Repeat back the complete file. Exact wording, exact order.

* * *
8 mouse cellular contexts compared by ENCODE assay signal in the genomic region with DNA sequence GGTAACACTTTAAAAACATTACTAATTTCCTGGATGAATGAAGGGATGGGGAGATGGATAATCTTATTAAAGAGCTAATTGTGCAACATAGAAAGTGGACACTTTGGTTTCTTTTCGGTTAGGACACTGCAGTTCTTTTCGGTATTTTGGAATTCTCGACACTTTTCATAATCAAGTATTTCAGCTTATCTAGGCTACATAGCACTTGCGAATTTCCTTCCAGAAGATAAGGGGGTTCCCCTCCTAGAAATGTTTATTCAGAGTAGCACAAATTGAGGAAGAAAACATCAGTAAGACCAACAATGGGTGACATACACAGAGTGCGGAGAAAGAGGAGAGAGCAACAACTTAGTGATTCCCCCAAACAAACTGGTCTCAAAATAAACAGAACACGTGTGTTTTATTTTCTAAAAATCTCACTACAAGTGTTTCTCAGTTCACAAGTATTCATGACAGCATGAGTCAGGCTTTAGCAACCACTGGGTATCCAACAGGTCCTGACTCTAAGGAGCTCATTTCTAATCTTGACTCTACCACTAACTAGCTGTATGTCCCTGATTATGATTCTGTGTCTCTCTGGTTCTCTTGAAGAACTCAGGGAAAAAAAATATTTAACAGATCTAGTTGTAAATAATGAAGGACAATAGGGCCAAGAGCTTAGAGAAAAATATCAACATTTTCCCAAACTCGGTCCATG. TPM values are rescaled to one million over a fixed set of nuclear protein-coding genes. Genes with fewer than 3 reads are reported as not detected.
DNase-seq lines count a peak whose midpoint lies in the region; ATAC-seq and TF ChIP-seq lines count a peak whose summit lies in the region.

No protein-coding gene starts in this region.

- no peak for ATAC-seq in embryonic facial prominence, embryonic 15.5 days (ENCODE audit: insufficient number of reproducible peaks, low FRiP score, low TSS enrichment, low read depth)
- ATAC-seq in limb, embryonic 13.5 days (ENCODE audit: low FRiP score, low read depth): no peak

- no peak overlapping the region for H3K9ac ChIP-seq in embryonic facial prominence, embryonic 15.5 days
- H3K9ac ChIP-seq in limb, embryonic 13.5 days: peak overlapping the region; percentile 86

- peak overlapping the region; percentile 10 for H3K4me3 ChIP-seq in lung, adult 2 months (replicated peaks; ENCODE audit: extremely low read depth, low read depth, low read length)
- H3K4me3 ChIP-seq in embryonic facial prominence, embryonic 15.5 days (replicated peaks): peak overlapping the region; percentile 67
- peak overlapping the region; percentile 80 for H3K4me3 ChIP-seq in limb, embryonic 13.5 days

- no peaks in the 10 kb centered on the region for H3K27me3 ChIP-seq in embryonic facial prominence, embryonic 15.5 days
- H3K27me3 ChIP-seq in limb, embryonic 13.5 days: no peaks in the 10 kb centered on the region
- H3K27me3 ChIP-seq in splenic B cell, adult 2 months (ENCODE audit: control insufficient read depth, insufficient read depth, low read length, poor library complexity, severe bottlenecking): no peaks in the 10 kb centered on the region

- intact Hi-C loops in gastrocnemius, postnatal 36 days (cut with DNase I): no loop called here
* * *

8 mouse cellular contexts compared by ENCODE assay signal in the genomic region with DNA sequence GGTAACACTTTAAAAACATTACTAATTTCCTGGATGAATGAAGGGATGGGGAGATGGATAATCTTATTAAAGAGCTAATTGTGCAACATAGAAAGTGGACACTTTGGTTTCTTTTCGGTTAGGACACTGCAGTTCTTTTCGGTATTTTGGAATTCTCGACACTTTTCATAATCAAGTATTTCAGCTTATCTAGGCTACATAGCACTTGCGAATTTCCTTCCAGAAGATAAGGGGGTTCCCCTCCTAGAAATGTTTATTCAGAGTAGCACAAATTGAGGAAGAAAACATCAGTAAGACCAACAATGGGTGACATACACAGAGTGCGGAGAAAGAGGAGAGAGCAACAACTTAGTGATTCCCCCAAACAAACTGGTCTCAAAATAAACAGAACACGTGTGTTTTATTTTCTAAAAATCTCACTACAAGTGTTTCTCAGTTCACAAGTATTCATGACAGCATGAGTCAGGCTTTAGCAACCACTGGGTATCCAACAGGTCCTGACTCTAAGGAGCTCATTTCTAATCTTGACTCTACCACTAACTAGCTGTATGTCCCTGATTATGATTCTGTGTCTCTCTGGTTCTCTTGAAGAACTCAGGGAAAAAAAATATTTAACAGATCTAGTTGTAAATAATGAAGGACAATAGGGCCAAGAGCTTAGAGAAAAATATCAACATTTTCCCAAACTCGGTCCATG. TPM values are rescaled to one million over a fixed set of nuclear protein-coding genes. Genes with fewer than 3 reads are reported as not detected.
DNase-seq lines count a peak whose midpoint lies in the region; ATAC-seq and TF ChIP-seq lines count a peak whose summit lies in the region.

No protein-coding gene starts in this region.

- no peak for ATAC-seq in embryonic facial prominence, embryonic 15.5 days (ENCODE audit: insufficient number of reproducible peaks, low FRiP score, low TSS enrichment, low read depth)
- ATAC-seq in limb, embryonic 13.5 days (ENCODE audit: low FRiP score, low read depth): no peak

- no peak overlapping the region for H3K9ac ChIP-seq in embryonic facial prominence, embryonic 15.5 days
- H3K9ac ChIP-seq in limb, embryonic 13.5 days: peak overlapping the region; percentile 86

- peak overlapping the region; percentile 10 for H3K4me3 ChIP-seq in lung, adult 2 months (replicated peaks; ENCODE audit: extremely low read depth, low read depth, low read length)
- H3K4me3 ChIP-seq in embryonic facial prominence, embryonic 15.5 days (replicated peaks): peak overlapping the region; percentile 67
- peak overlapping the region; percentile 80 for H3K4me3 ChIP-seq in limb, embryonic 13.5 days

- no peaks in the 10 kb centered on the region for H3K27me3 ChIP-seq in embryonic facial prominence, embryonic 15.5 days
- H3K27me3 ChIP-seq in limb, embryonic 13.5 days: no peaks in the 10 kb centered on the region
- H3K27me3 ChIP-seq in splenic B cell, adult 2 months (ENCODE audit: control insufficient read depth, insufficient read depth, low read length, poor library complexity, severe bottlenecking): no peaks in the 10 kb centered on the region

- intact Hi-C loops in gastrocnemius, postnatal 36 days (cut with DNase I): no loop called here